What Are the Four Spatial Dimensions?


A spacial dimension refers to the number of coordinates required to
locate a point in space. For example, a point on a Cartesian plane, a
twodimensional construct, requires only two coordinates to describe
its location  x and y values. A point in threedimensional space
requires x, y and z coordinates because space has the added dimension
of height. Scientists have proposed additional dimensions, such as the
fourth dimension, which requires four coordinates to describe the
location of a point. First DimensionThe first dimension is length.
Onedimensional objects have neither width nor height and are called
lines. Mathematical lines are not the same as the lines you may be
familiar with

Related to : What Are the Four Spatial Dimensions?

What Are the Four Spatial Dimensions? 
Hobbies, Games & Toys 

A spacial dimension refers to the number of coordinates required to
locate a point in space. For example, a point on a Cartesian plane, a
twodimensional construct, requires only two coordinates to describe
its location  x and y values. A point in threedimensional space
requires x, y and z coordinates because space has the added dimension
of height. Scientists have proposed additional dimensions, such as the
fourth dimension, which requires four coordinates to describe the
location of a point. First DimensionThe first dimension is length.
Onedimensional objects have neither width nor height and are called
lines. Mathematical lines are not the same as the lines you may be
familiar with

How to perform spatial partitioning in ndimensions? 
Hobbies, Games & Toys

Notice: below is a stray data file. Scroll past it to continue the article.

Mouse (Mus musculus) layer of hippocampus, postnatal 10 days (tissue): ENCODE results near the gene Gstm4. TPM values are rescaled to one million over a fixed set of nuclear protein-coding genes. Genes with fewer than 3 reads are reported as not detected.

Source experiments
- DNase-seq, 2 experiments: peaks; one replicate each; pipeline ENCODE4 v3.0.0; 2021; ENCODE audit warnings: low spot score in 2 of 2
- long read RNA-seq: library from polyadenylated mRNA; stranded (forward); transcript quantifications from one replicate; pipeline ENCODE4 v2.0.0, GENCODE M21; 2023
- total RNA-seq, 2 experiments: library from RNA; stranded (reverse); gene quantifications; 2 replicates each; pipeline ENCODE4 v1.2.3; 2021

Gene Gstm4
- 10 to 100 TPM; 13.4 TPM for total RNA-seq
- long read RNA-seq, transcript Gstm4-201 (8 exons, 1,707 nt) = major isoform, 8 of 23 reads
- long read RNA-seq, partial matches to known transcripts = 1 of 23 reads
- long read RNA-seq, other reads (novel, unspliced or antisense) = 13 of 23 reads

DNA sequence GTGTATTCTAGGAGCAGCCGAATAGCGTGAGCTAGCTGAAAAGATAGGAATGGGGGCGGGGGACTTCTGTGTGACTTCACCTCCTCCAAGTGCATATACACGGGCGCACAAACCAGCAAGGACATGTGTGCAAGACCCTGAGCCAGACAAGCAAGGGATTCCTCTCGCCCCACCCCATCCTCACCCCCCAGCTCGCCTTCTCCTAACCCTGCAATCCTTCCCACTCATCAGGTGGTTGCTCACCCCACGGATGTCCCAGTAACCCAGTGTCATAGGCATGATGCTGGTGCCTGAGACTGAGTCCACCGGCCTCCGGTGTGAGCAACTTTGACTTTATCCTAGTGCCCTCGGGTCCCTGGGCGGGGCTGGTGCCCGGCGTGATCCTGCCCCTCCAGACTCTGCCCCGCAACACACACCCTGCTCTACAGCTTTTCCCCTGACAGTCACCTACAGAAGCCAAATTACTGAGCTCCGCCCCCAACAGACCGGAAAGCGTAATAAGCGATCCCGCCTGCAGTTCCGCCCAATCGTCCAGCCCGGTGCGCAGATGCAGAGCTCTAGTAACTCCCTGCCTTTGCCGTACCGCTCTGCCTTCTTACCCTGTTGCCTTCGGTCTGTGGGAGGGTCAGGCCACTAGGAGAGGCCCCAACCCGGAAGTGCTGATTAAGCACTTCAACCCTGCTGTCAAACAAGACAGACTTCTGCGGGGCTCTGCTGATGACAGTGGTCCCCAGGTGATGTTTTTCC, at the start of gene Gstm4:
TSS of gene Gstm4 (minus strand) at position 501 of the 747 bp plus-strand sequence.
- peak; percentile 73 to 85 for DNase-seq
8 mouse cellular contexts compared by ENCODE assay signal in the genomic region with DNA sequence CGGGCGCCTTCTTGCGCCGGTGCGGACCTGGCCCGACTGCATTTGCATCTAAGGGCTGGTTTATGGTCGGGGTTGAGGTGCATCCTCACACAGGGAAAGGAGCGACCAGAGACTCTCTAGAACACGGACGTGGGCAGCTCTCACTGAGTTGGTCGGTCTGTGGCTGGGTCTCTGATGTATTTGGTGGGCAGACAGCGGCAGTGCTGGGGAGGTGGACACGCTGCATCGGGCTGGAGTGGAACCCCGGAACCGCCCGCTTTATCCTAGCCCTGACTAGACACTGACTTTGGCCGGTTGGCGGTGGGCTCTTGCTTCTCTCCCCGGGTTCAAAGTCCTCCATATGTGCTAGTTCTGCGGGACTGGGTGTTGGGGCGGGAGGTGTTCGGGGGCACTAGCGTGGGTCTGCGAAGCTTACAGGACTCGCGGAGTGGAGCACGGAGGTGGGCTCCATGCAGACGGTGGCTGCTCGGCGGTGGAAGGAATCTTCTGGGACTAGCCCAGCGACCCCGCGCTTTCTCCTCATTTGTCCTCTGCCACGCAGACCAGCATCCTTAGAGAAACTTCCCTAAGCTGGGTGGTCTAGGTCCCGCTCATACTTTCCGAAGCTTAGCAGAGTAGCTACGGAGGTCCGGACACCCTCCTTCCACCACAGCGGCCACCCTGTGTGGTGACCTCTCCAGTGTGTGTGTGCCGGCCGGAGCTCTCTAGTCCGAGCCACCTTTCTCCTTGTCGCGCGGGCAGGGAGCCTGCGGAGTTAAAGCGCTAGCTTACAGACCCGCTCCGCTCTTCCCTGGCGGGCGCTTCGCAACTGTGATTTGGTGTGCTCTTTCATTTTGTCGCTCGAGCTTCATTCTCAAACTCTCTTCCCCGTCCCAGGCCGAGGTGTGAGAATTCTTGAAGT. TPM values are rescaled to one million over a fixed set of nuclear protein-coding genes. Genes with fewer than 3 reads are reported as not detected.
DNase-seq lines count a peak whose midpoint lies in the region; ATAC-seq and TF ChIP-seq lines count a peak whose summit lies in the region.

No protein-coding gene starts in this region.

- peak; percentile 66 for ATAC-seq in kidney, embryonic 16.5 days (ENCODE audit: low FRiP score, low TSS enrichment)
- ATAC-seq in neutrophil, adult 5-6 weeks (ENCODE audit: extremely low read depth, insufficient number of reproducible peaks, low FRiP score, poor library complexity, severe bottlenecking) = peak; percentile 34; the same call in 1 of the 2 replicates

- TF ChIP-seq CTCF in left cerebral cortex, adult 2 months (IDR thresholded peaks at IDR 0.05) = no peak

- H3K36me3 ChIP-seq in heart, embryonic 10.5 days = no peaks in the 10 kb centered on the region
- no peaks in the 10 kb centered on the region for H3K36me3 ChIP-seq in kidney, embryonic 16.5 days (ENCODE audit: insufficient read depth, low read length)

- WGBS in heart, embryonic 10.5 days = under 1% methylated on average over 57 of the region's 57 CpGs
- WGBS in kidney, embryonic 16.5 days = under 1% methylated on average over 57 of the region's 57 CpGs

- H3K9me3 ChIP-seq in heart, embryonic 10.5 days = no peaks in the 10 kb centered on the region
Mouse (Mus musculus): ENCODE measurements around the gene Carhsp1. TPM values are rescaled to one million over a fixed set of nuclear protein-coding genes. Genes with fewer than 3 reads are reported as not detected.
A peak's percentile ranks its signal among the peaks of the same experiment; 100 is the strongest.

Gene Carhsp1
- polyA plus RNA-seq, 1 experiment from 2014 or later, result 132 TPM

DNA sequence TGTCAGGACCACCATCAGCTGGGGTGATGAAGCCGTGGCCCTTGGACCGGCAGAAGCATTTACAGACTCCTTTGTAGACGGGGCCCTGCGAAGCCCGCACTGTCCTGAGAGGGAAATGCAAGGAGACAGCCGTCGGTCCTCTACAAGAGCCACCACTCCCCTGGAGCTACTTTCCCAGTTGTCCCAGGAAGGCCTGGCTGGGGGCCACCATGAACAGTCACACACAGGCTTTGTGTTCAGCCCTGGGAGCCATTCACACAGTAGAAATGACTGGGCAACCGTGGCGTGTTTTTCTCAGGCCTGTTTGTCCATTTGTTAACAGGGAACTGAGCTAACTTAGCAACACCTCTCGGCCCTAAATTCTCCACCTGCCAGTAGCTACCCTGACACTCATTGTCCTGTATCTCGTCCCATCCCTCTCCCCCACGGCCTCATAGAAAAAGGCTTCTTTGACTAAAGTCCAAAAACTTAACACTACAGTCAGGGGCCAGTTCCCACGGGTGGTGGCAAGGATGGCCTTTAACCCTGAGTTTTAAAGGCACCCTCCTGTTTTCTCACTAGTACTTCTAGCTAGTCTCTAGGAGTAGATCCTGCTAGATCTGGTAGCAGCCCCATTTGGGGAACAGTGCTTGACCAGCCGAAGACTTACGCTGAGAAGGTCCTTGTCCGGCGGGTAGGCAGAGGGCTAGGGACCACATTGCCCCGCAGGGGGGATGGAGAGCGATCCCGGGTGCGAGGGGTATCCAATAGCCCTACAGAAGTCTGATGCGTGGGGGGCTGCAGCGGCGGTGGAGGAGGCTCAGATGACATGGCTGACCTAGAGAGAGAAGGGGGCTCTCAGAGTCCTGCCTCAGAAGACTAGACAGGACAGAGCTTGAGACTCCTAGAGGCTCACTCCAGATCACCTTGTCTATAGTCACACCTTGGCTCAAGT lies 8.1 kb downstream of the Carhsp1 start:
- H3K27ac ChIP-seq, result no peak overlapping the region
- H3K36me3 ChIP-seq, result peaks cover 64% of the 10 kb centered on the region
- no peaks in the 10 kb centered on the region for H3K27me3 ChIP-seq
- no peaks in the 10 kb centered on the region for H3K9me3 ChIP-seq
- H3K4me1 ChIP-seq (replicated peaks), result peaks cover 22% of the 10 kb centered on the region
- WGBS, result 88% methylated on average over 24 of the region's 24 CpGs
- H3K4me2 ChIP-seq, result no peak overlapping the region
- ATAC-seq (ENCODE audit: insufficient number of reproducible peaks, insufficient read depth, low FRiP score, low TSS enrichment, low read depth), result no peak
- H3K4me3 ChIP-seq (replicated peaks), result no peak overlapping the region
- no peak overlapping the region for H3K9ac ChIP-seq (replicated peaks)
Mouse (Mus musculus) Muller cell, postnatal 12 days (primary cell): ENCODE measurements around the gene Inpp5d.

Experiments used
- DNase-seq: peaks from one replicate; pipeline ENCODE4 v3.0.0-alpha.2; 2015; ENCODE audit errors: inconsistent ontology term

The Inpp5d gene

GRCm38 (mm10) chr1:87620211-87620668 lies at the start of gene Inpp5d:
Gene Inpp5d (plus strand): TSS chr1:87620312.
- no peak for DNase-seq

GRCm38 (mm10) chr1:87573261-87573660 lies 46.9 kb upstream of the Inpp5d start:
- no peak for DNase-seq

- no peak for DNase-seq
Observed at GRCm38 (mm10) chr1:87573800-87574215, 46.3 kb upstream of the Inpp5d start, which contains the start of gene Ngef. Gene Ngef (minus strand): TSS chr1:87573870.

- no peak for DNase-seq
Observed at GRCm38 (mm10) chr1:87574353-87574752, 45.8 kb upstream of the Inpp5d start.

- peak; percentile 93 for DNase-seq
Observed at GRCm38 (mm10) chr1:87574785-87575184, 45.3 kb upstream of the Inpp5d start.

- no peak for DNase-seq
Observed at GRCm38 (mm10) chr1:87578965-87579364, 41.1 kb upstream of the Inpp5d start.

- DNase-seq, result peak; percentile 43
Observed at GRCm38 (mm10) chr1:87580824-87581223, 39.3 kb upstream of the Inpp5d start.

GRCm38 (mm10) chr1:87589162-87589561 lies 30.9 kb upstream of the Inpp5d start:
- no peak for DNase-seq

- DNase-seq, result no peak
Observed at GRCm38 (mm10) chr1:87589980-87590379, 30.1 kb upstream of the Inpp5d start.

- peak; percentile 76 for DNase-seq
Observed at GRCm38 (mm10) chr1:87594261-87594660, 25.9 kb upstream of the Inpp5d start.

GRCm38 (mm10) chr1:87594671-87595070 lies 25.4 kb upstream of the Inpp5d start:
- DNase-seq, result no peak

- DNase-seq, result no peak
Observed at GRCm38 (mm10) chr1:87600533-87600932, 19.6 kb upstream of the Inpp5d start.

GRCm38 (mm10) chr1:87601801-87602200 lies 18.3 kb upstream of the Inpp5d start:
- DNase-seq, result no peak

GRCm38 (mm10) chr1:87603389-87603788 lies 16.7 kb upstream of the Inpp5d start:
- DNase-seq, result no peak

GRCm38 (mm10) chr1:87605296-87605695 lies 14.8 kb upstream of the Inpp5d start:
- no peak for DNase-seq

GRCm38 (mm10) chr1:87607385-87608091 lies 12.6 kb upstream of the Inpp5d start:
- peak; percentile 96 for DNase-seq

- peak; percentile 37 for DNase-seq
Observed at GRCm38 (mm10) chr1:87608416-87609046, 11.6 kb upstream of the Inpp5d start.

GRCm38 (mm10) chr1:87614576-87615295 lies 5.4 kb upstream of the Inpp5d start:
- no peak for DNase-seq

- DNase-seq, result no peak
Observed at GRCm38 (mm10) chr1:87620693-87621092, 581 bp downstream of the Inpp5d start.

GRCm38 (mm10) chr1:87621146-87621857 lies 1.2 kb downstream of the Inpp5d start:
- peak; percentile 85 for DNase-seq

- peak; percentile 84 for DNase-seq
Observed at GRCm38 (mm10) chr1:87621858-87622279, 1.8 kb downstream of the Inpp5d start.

I'm trying to design an implementation of Vector Quantization as a
c++ template class that can handle different types and dimensions of
vectors (e.g. 16 dimension vectors of bytes, or 4d vectors of doubles,
etc).
I've been reading up on the algorithms, and I
understand most of it:
here and here
I want to
implement the LindeBuzoGray (LBG) Algorithm, but I'm having
difficulty figuring out the general algorithm for partitioning the
clusters. I think I need to define a plane (hyperplane?) that splits
the vectors in a cluster so there is an equal number on each side of
the plane.
[edit to add more info] Th

In C programming: Solving a PDE in two spatial dimensions numerically without using three loops 
Hobbies, Games & Toys 

I'm trying to write a program in C to solve a PDE in 2 spatial
dimentions numerically: W(x,p,t). The acctual equasion involves too
many signs that I don't know how to write here, so forgive me for not
providing it, but it is fairly irrelevant anyways.
To
solve the equation, from what I know  I need three loops:
For (t=0;t<t_max;t+=1) For (x=0;x<x_max;x+=1) For (p=0;p<p_max;p+=1) ( The numerical form of the
equation, using a 2D array  W[x_max][p_max] )
This works fine for one dimension.  but problem is : in the
above case the program simply runs in a million years!  I am serio

Querying distance on 2 dimensions in a 3 dimension spatial data set 
Hobbies, Games & Toys 

I have a case requirement where I need to find the nearest N
suppliers who supply specific product types. The types in an int range
of 0..1048575, which represents an hierarchy. Any supplier could have
multiple points since they could supply multiple product types.
I could store the long & lat in PostGIS and the types in an
indexed int array column, and query against both with a limit of N.
However, I don't believe this will be efficient as I am not sure that
PostgreSQL will use both indexes.
Another idea I have is
to store the types in a third "vertical" dimension. This would create
stacked "vertical" shape segments at the long & lat shape